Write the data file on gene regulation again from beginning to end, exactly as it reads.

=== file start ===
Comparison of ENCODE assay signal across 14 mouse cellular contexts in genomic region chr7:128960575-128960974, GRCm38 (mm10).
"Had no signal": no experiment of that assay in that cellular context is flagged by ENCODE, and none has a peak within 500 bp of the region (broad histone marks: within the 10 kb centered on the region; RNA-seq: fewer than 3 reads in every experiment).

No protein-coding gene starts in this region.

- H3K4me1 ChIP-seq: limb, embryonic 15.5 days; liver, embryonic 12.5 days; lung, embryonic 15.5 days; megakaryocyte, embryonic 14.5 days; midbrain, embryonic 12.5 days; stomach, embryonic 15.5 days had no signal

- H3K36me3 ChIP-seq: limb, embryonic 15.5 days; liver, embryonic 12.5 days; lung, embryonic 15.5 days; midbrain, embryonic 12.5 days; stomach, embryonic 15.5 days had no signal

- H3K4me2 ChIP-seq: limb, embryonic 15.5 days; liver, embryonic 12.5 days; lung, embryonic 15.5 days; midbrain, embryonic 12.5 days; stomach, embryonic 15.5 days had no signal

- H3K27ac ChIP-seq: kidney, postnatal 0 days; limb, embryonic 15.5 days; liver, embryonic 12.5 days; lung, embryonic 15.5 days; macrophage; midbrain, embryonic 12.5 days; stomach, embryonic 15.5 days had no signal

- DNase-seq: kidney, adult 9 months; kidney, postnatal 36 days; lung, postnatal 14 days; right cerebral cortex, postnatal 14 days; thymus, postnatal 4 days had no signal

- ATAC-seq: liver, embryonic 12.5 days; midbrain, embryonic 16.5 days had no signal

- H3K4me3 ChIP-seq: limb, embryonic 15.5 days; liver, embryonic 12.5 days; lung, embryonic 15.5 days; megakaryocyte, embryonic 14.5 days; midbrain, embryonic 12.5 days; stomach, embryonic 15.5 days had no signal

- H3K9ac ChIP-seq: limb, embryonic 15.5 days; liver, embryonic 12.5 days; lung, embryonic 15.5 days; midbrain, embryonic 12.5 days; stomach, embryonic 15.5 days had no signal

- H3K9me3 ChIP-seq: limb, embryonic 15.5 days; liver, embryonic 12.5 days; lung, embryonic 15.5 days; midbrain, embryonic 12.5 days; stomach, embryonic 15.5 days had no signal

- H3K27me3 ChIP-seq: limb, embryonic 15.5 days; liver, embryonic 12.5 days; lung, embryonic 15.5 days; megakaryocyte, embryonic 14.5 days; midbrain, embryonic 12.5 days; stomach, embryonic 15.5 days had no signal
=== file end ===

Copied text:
Comparison of ENCODE assay signal across 14 mouse cellular contexts in genomic region chr7:128960575-128960974, GRCm38 (mm10).
"Had no signal": no experiment of that assay in that cellular context is flagged by ENCODE, and none has a peak within 500 bp of the region (broad histone marks: within the 10 kb centered on the region; RNA-seq: fewer than 3 reads in every experiment).

No protein-coding gene starts in this region.

- H3K4me1 ChIP-seq: limb, embryonic 15.5 days; liver, embryonic 12.5 days; lung, embryonic 15.5 days; megakaryocyte, embryonic 14.5 days; midbrain, embryonic 12.5 days; stomach, embryonic 15.5 days had no signal

- H3K36me3 ChIP-seq: limb, embryonic 15.5 days; liver, embryonic 12.5 days; lung, embryonic 15.5 days; midbrain, embryonic 12.5 days; stomach, embryonic 15.5 days had no signal

- H3K4me2 ChIP-seq: limb, embryonic 15.5 days; liver, embryonic 12.5 days; lung, embryonic 15.5 days; midbrain, embryonic 12.5 days; stomach, embryonic 15.5 days had no signal

- H3K27ac ChIP-seq: kidney, postnatal 0 days; limb, embryonic 15.5 days; liver, embryonic 12.5 days; lung, embryonic 15.5 days; macrophage; midbrain, embryonic 12.5 days; stomach, embryonic 15.5 days had no signal

- DNase-seq: kidney, adult 9 months; kidney, postnatal 36 days; lung, postnatal 14 days; right cerebral cortex, postnatal 14 days; thymus, postnatal 4 days had no signal

- ATAC-seq: liver, embryonic 12.5 days; midbrain, embryonic 16.5 days had no signal

- H3K4me3 ChIP-seq: limb, embryonic 15.5 days; liver, embryonic 12.5 days; lung, embryonic 15.5 days; megakaryocyte, embryonic 14.5 days; midbrain, embryonic 12.5 days; stomach, embryonic 15.5 days had no signal

- H3K9ac ChIP-seq: limb, embryonic 15.5 days; liver, embryonic 12.5 days; lung, embryonic 15.5 days; midbrain, embryonic 12.5 days; stomach, embryonic 15.5 days had no signal

- H3K9me3 ChIP-seq: limb, embryonic 15.5 days; liver, embryonic 12.5 days; lung, embryonic 15.5 days; midbrain, embryonic 12.5 days; stomach, embryonic 15.5 days had no signal

- H3K27me3 ChIP-seq: limb, embryonic 15.5 days; liver, embryonic 12.5 days; lung, embryonic 15.5 days; megakaryocyte, embryonic 14.5 days; midbrain, embryonic 12.5 days; stomach, embryonic 15.5 days had no signal